Midnight was almost here, five minutes till. I opened my door and looked both ways down the hall. When I was certain no one was coming I bolted out the door to Basile’s room. I found it without much trouble, before knocking; I checked my new pale pink dress and hair. When everything was in order I knocked.

Not a minute passed when he opened the door. “Lucette come in,” he said slightly too loud. Basile looked the same as he did at the party, but more tired and his clothes were wrinkled. I dismissed it and sat on the cream couch in the center of the large room that Basile gestured to. I was admiring the view of Paris from the couch when Basile brought champagne over. The bubbles tickled my nose making me giggle which made Basile laugh.

We made small talk for a while a frisky voice radiated from I’m assuming the bedroom, “Basile, when are you coming back? We’re not done yet are we?” Basile blanched and ensued to the room and disappeared behind the door.

Hot tears swelled in my eyes, “How could I have been so stupid,” I thought. Then I observed a flash come from the coffee table and saw a letter opener. In my fury I picked it up and hid it behind my back. Basile returned with a sheepish smile plastered on his face. He opened his mouth to explain but I was in no mood; so without thinking, I took the knife and plunged it into Basile’s heart, killing him instantly.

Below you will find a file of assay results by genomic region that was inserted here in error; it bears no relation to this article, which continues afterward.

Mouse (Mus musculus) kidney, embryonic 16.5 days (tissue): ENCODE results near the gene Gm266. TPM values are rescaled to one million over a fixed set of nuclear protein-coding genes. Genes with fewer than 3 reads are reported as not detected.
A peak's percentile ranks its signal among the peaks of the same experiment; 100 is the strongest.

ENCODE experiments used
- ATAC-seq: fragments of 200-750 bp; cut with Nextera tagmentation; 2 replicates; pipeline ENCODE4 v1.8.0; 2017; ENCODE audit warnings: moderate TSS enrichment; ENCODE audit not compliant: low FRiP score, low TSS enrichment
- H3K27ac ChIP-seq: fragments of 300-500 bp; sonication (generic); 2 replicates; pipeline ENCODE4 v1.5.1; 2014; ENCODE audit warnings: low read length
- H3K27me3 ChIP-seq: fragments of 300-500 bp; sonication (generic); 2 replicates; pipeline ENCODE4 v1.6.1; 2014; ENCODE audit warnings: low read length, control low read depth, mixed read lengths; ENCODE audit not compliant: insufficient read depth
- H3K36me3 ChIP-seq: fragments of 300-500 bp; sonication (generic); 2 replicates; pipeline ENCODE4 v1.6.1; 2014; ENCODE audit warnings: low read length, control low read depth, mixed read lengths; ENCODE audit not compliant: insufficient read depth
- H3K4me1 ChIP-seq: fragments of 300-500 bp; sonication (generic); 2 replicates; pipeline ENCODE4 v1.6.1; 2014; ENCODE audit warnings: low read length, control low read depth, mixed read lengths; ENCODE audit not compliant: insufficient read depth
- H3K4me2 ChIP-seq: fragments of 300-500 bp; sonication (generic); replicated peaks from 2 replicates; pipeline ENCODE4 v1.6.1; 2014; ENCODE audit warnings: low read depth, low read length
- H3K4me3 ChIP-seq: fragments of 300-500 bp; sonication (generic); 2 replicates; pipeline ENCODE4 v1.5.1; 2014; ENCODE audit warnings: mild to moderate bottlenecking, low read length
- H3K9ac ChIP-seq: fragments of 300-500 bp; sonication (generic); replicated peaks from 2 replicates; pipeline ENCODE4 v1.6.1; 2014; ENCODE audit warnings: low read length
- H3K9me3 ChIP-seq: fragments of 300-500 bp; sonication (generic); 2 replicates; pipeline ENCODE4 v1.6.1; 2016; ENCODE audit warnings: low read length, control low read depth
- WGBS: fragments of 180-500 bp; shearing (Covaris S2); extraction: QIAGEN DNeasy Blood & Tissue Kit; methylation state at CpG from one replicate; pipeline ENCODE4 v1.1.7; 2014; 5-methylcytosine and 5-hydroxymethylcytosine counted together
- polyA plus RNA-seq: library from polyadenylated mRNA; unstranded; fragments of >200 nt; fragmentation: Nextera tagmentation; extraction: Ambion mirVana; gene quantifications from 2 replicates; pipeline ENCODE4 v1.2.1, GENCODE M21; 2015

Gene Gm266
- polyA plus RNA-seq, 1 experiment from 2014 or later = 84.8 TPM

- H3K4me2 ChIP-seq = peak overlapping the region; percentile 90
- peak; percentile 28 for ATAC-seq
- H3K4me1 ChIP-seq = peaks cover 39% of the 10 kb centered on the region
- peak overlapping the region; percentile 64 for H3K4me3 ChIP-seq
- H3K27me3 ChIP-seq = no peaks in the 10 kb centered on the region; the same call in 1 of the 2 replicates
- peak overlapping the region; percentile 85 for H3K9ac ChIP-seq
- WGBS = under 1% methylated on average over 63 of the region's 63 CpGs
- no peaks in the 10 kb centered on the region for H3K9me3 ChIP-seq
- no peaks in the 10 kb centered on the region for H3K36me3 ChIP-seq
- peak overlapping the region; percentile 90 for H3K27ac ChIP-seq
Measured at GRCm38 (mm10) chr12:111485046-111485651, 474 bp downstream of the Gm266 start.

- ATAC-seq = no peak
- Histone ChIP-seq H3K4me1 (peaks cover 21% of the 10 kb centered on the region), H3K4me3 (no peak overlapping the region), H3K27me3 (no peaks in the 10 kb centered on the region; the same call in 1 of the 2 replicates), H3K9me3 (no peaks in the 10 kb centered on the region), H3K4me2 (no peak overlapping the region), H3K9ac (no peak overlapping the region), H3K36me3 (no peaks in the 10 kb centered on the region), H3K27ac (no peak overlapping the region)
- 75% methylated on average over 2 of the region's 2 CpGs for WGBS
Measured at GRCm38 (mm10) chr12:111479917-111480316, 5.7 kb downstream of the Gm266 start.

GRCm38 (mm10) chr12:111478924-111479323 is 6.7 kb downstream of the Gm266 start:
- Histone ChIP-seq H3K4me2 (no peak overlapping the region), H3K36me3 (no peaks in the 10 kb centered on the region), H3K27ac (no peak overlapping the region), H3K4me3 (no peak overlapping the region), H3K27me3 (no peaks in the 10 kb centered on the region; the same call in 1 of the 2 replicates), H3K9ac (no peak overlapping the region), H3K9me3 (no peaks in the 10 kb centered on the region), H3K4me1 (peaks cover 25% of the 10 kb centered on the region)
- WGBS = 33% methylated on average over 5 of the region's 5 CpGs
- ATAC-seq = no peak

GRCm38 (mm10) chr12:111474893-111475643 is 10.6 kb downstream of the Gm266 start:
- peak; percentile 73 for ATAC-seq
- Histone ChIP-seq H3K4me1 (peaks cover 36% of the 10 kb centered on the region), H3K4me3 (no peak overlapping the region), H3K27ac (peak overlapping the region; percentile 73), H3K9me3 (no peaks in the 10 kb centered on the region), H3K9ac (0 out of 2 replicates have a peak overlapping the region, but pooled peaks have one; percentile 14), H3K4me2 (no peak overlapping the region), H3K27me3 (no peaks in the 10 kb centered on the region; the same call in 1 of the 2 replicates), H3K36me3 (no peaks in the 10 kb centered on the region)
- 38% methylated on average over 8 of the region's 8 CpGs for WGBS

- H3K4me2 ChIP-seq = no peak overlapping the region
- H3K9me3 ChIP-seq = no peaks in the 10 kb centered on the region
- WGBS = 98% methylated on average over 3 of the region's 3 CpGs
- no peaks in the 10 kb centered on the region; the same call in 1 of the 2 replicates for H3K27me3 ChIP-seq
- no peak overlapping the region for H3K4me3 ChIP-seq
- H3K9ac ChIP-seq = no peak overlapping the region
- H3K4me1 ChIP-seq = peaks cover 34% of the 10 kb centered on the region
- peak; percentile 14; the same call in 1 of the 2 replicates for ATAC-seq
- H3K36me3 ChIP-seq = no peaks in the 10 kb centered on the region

The once pure couch was now splattered with blood and so was my dress and hands. I soon realized what I had done and whispered, “I killed Basile Girard.” Tears fell from my eyes but I did not wipe them because of the blood on my hands. I needed air! I burst through the doors to the balcony and took a deep breath. The cold air burned in my lungs. I looked up at the sea of stars and asked, “How could this night start so beautifully but end so horrifically?” With that I got up on the balcony edge by holding on to a nearby plant.

I looked down, “High enough to die quickly,” I thought mournfully. The cut on my forehead bled again, streaking the left side of my face with blood until it reached my chin where the bloody tear fell to the distant ground. Ignoring the blood, I released the plant and took flight into the cool night. The last thing I saw before being engulfed by death was the dazzling lights of the Eiffel Tower off in the distance.